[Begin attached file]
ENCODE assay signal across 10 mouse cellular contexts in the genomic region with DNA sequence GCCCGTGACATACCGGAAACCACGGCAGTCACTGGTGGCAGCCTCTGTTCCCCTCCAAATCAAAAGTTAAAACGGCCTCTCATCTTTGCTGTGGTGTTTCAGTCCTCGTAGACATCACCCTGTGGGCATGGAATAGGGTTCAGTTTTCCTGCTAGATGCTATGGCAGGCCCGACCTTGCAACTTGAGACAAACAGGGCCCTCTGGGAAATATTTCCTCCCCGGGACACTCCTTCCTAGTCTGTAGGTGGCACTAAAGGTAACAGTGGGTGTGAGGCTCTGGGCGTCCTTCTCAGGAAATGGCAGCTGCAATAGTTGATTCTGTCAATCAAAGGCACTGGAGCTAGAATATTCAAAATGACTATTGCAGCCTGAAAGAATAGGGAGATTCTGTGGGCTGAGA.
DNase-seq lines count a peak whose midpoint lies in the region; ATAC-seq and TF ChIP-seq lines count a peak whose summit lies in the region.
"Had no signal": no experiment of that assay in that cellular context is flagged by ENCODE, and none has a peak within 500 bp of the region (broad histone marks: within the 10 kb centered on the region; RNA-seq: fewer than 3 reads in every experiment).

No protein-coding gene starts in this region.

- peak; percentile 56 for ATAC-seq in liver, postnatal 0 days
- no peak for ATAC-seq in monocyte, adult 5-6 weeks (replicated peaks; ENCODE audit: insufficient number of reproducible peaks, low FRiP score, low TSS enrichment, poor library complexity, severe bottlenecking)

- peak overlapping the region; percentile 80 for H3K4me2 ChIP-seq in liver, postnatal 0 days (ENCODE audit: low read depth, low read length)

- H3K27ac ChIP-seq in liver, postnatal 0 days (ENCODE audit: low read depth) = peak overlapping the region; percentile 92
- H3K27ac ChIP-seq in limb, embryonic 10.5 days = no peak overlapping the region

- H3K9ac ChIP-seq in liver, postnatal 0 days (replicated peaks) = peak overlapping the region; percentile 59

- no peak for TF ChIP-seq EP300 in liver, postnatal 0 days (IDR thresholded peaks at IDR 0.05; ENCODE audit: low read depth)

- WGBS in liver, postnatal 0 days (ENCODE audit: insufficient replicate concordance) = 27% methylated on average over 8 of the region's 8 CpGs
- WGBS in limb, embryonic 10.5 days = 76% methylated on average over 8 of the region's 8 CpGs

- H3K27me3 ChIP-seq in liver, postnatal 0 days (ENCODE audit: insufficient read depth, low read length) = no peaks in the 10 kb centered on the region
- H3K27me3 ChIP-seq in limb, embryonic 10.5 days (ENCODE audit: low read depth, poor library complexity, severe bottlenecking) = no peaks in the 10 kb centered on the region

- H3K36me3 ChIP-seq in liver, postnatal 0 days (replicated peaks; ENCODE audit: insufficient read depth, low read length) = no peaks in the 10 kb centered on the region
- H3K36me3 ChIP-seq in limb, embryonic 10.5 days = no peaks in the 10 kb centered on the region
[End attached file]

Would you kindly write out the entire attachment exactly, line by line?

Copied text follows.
ENCODE assay signal across 10 mouse cellular contexts in the genomic region with DNA sequence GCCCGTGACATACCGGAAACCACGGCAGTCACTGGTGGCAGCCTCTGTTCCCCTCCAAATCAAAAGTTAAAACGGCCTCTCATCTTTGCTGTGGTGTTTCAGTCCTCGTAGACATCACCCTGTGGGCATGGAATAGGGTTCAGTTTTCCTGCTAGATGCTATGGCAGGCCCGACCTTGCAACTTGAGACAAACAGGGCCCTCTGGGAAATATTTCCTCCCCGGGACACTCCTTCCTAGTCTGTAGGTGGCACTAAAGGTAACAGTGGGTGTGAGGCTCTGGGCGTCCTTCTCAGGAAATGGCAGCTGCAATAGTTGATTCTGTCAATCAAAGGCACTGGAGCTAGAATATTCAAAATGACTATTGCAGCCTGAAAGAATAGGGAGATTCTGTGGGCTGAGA.
DNase-seq lines count a peak whose midpoint lies in the region; ATAC-seq and TF ChIP-seq lines count a peak whose summit lies in the region.
"Had no signal": no experiment of that assay in that cellular context is flagged by ENCODE, and none has a peak within 500 bp of the region (broad histone marks: within the 10 kb centered on the region; RNA-seq: fewer than 3 reads in every experiment).

No protein-coding gene starts in this region.

- peak; percentile 56 for ATAC-seq in liver, postnatal 0 days
- no peak for ATAC-seq in monocyte, adult 5-6 weeks (replicated peaks; ENCODE audit: insufficient number of reproducible peaks, low FRiP score, low TSS enrichment, poor library complexity, severe bottlenecking)

- peak overlapping the region; percentile 80 for H3K4me2 ChIP-seq in liver, postnatal 0 days (ENCODE audit: low read depth, low read length)

- H3K27ac ChIP-seq in liver, postnatal 0 days (ENCODE audit: low read depth) = peak overlapping the region; percentile 92
- H3K27ac ChIP-seq in limb, embryonic 10.5 days = no peak overlapping the region

- H3K9ac ChIP-seq in liver, postnatal 0 days (replicated peaks) = peak overlapping the region; percentile 59

- no peak for TF ChIP-seq EP300 in liver, postnatal 0 days (IDR thresholded peaks at IDR 0.05; ENCODE audit: low read depth)

- WGBS in liver, postnatal 0 days (ENCODE audit: insufficient replicate concordance) = 27% methylated on average over 8 of the region's 8 CpGs
- WGBS in limb, embryonic 10.5 days = 76% methylated on average over 8 of the region's 8 CpGs

- H3K27me3 ChIP-seq in liver, postnatal 0 days (ENCODE audit: insufficient read depth, low read length) = no peaks in the 10 kb centered on the region
- H3K27me3 ChIP-seq in limb, embryonic 10.5 days (ENCODE audit: low read depth, poor library complexity, severe bottlenecking) = no peaks in the 10 kb centered on the region

- H3K36me3 ChIP-seq in liver, postnatal 0 days (replicated peaks; ENCODE audit: insufficient read depth, low read length) = no peaks in the 10 kb centered on the region
- H3K36me3 ChIP-seq in limb, embryonic 10.5 days = no peaks in the 10 kb centered on the region